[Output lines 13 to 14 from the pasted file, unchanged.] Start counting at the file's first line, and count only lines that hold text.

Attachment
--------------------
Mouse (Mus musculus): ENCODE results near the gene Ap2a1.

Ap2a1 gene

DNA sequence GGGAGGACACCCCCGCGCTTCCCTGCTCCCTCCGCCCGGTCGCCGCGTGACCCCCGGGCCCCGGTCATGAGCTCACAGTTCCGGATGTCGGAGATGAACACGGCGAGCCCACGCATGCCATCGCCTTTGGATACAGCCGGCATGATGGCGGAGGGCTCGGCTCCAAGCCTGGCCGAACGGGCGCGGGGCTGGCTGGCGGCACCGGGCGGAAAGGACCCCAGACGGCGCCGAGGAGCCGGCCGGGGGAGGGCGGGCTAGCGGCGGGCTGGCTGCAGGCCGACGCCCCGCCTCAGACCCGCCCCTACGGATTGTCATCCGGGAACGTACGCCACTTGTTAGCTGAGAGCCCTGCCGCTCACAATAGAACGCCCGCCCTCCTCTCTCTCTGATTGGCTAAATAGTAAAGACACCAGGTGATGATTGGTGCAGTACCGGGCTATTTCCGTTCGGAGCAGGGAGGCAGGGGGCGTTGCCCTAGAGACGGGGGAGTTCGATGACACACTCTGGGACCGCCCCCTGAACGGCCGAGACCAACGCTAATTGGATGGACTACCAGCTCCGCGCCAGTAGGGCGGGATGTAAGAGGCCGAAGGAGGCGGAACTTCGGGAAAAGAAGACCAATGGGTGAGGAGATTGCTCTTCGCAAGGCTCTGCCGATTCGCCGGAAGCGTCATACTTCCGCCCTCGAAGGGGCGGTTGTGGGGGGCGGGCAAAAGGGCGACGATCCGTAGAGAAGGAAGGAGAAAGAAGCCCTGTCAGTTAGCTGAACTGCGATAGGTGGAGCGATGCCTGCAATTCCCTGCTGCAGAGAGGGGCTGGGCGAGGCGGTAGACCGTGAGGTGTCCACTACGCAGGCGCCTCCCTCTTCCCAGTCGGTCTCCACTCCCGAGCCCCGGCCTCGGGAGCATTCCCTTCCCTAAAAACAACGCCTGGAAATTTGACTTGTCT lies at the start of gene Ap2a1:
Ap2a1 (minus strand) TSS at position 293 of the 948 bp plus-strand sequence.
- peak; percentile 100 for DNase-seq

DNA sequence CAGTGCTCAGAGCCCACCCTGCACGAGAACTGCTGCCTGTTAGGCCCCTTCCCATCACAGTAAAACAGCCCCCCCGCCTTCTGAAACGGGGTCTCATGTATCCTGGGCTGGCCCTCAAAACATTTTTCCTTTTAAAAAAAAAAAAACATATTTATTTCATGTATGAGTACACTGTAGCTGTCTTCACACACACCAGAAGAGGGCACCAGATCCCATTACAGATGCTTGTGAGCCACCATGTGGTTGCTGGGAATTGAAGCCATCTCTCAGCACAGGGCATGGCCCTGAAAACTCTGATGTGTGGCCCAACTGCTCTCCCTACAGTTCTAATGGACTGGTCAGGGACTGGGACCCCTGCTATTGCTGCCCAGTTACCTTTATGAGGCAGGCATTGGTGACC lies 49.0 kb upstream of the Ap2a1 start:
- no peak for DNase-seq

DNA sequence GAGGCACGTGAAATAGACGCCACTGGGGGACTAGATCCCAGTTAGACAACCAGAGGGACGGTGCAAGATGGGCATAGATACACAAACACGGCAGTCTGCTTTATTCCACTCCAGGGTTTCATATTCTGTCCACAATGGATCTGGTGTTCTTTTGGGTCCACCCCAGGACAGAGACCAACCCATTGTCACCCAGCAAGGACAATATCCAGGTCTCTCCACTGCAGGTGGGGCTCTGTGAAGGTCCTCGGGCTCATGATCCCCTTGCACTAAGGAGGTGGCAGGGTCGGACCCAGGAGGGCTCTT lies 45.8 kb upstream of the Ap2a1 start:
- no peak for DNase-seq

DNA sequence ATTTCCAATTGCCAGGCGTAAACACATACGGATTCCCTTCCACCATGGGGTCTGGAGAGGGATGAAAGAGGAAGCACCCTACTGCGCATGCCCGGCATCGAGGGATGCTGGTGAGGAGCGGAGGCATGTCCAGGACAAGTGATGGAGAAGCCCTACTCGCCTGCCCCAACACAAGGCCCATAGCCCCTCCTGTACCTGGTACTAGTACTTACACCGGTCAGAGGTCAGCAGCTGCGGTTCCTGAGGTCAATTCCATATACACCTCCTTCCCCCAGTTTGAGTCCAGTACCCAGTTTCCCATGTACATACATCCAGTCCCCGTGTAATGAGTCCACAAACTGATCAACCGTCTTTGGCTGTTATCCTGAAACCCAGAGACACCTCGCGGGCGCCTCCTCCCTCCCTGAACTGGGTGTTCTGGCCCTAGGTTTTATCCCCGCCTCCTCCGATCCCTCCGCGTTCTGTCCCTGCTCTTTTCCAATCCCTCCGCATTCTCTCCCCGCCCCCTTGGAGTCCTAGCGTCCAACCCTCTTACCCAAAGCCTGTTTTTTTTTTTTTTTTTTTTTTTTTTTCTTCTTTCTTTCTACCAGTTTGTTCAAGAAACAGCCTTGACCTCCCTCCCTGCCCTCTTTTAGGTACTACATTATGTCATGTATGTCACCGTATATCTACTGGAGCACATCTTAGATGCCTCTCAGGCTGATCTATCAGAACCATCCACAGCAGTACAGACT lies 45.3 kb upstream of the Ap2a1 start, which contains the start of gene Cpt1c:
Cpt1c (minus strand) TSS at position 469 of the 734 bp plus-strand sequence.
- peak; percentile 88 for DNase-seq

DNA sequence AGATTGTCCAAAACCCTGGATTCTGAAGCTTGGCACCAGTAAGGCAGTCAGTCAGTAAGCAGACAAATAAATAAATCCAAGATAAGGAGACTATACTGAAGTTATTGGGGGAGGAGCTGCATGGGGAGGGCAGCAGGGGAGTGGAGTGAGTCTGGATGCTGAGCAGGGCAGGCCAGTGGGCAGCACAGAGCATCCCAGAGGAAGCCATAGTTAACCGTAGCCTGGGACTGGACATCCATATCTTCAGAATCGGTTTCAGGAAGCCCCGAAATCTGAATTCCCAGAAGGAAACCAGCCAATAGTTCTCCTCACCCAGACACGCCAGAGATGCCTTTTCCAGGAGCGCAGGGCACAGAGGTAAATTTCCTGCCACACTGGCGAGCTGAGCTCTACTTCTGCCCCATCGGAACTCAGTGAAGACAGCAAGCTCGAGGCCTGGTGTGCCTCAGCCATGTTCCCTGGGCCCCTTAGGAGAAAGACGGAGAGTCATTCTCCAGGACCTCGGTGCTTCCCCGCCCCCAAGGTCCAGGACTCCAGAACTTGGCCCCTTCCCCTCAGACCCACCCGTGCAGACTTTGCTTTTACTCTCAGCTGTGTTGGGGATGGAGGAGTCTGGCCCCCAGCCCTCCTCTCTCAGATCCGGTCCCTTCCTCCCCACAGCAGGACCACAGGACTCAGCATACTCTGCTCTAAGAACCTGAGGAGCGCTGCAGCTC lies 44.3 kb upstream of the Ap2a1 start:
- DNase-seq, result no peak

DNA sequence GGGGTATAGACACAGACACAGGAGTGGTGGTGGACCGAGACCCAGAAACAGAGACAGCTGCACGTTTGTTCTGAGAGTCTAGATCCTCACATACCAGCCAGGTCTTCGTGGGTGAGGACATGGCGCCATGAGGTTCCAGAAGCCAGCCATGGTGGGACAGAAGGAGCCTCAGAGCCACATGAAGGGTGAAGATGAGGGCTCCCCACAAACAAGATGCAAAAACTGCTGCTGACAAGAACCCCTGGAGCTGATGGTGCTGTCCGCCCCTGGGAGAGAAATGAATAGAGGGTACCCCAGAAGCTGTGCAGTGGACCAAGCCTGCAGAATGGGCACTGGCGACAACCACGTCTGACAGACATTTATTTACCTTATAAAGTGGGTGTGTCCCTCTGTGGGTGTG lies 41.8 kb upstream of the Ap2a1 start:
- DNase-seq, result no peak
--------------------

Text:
DNA sequence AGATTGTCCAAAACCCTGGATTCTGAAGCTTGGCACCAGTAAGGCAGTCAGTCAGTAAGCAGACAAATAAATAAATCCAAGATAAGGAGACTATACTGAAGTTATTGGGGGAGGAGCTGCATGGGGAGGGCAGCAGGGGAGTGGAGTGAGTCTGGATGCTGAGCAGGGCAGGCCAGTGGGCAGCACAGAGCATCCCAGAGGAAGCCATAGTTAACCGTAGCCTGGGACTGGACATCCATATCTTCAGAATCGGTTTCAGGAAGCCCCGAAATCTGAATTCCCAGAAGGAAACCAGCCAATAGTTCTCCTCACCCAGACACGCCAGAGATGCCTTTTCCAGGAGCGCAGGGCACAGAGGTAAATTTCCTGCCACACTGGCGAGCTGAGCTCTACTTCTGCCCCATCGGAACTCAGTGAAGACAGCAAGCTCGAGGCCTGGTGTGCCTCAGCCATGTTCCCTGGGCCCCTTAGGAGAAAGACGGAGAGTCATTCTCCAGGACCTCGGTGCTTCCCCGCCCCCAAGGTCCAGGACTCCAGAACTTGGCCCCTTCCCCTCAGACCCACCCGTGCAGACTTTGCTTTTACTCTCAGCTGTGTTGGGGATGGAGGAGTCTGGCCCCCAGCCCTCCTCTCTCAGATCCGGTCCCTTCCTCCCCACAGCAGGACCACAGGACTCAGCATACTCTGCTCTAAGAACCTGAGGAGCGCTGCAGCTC lies 44.3 kb upstream of the Ap2a1 start:
- DNase-seq, result no peak